Seizures in School-Aged (6-10 Years Old) Children with Sturge-Weber Syndrome
SEPTEMBER 19, 2014
Question: What should a parent expect for their school-aged child (6-10 years old) with Sturge-Weber syndrome whose seizures are well-controlled on medicine?
Response: In general, by the age of five years or so, most children with SWS have stabilized in terms of their neurologic function and seizures. So if their seizures are well controlled, this can be expected to continue. There are exceptions however. Some children develop different kind of seizures— more subtle staring, myoclonic or even non-convulsive seizure activity. So if your child is not developing well or not doing well in school, consider this possibility.
If their seizures have been fully controlled for two or more years, the very difficult question of whether or not to come off medication can come up. This has to be considered on a case-by-case basis.
Puberty can be a time of uncertainty for patients with Sturge-Weber syndrome when seizures can get worse and stroke-like episodes can occur. Hormones can wreak havoc! Even families who have not had issues for a long time can find that seizures and migraines are becoming more of a problem, and they need to be prepared with emergency medications. Adolescence and adulthood both bring their own challenges with new stressors that can be triggers for both migraines and seizures.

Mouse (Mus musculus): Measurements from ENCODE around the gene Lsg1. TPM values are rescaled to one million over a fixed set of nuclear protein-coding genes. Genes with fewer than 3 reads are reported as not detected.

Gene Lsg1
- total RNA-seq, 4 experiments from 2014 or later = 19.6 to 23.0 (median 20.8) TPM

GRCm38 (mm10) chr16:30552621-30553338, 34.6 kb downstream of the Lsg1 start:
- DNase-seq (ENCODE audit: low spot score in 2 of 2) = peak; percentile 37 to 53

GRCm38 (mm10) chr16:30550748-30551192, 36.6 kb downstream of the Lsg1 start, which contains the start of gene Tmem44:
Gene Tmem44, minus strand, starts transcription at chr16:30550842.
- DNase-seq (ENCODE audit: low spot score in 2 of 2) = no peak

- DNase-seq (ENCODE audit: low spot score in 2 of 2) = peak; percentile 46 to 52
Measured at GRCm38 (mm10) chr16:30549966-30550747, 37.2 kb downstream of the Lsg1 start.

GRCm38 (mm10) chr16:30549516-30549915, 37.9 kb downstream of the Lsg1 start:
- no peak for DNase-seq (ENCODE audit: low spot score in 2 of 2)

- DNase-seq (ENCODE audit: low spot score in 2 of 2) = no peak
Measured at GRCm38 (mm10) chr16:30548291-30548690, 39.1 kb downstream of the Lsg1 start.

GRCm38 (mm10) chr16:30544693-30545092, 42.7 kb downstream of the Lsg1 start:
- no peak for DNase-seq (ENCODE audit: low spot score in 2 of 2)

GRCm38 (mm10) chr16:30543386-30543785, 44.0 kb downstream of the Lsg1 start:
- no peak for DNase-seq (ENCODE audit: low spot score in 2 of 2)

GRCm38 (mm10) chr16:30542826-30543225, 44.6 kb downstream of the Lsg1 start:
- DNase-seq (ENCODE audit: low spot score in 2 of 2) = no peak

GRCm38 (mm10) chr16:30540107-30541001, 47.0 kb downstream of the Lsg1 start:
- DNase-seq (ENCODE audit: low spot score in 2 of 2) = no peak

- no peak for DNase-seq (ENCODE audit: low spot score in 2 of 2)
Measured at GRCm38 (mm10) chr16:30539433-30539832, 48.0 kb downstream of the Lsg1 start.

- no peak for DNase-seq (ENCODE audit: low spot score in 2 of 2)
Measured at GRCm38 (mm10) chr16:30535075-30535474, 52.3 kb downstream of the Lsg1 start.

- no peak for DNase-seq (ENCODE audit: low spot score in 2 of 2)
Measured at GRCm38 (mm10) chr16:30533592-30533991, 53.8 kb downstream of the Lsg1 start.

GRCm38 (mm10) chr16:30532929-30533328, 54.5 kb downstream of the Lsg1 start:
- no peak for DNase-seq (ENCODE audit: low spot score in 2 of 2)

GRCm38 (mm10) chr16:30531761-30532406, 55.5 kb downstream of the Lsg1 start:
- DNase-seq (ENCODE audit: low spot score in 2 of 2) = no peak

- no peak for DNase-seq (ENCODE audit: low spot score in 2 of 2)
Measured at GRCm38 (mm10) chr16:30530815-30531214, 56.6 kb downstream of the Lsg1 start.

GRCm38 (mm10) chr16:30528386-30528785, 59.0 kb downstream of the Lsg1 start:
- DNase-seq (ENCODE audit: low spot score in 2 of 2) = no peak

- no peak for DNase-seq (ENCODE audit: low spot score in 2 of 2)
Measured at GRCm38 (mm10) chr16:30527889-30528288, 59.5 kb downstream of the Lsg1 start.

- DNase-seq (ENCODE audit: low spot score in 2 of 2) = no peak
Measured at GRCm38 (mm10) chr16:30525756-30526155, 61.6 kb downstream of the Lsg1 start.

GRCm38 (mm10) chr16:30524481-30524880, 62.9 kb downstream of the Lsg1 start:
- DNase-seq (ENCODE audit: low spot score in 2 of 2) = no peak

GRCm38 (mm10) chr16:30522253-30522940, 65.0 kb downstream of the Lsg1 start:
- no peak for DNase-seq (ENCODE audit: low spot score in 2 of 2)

Sturge-Weber syndrome is highly variable, both in terms of the extent and severity of brain involvement and their course of symptoms. However, in general, if a school age child is doing well, the parent can cautiously optimistic that this will continue. They should stay in contact with their physicians and make sure that emergency plans are in place, even as they encourage their child to broaden their horizons.
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